In the absence of widely accepted guidelines for the development and evaluation of e-resources for mental health, it is advisable that the general guidelines recommended by the Medical Research Council (MRC) for complex interventions [36] are followed. There is a recent movement toward establishing guidelines for Internet intervention research that builds on the MRC’s report, but with greater relevance to the field of interest, see [37]. Both guidelines highlight the importance of testing the feasibility of interventions prior to testing their effectiveness. Testing e-resources’ usability and acceptability is especially important, as there are obvious concerns that users rarely adhere to using an e-resource for longer that just a couple of times. Qualitative research has a place in this stage so that users’ experiences in using the e-resources are explored with particular emphasis on identifying features that may or may not work for the targeted populations. Only one of the studies [16] included in this review used qualitative interviews in a mixed-methods approach, however, it is unclear at which stage of the development or evaluation process of the e-resource the study was placed, or what the study’s aims were.

    Strengths and Limitations of the Review

    To our knowledge, this is the first systematic review of e-resources aimed at mental health self-management. The review presents a clear picture of the available evidence-based e-resources and highlights the need for more rigorous description and evaluation of them. Although all well-defined self-management e-resources were identified, some self-help e-resources may also incorporate some self-management components, and these would not have been identified by the review unless the self-management component was described in the study as an important element of the self-help package. No study design criteria were applied due to the low number of available studies, so outcomes cannot be summarized.

    Research and Clinical Implications

    More theoretically driven and evidenced-based e-resources are needed, where the theoretical basis for developing the e-resource, together with evidence about its acceptability, usability, and effectiveness, is established in well-designed and well-reported studies. Clear guidelines to aid this process should also be implemented, so that both developers and researchers follow clear procedures.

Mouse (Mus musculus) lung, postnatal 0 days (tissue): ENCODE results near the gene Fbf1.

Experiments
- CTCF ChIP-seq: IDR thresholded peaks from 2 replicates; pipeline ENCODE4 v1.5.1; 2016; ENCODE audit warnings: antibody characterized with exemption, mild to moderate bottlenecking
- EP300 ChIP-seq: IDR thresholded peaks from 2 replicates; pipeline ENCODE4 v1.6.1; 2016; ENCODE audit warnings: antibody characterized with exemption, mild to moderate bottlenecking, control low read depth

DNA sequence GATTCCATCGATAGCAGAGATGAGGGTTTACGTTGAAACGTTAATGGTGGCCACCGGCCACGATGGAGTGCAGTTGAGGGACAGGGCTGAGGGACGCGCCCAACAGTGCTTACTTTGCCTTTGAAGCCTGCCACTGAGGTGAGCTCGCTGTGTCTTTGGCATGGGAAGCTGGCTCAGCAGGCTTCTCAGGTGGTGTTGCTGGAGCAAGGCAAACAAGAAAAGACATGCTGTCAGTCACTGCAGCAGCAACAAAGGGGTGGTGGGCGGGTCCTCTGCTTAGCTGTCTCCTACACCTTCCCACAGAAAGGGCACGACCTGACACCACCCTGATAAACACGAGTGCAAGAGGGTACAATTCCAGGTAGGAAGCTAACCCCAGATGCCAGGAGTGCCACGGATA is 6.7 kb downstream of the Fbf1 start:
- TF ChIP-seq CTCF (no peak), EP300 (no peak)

By ensuring the rigorous evaluation of e-resources, health care professionals may then recommend the use of e-resources for self-management with confidence. They can also use self-management interventions in parallel with other health care plans, thus enabling the fulfilment of key policy visions, for example, [2,4].


    The area of e-health has great potential to reach wide and diverse populations, and digital technologies have huge potential for the development of effective mental health self-management e-resources. The findings of this systematic review suggest some promising developments, but they also highlight important gaps that future research should address. This is a new, but rapidly evolving, field, and while this systematic review shows plans of some good quality research currently underway, more work is needed to improve the standard of reporting of development and evaluation processes.


    The study was undertaken using funds provided by the Arden Cluster Capability Fund and the Coventry and Warwickshire National Health Service Partnership Trust’s Research Capacity Development Fund.

    Conflicts of Interest

    AA is codeveloper of the Galatean Risk and Safety Tool (GRiST), a tool to support self-assessment and management of risks associated with mental health problems. GRiST is not cited in the paper.

    Multimedia Appendix 1

    Sample list of excluded studies with reasons.

    PDF File (Adobe PDF File), 35KB

    Multimedia Appendix 2

    Included studies and e-resources characteristics (Table 1 full version).

    PDF File (Adobe PDF File), 62KB


    1. Ofcom. 2011. UK adults' media literacy   URL: [accessed 2014-07-16] [WebCite Cache]
    2. Department of Health. London, HMSO: Department of Health; 2013. Making the NHS more efficient and less bureaucratic   URL: [accessed 2014-07-16] [WebCite Cache]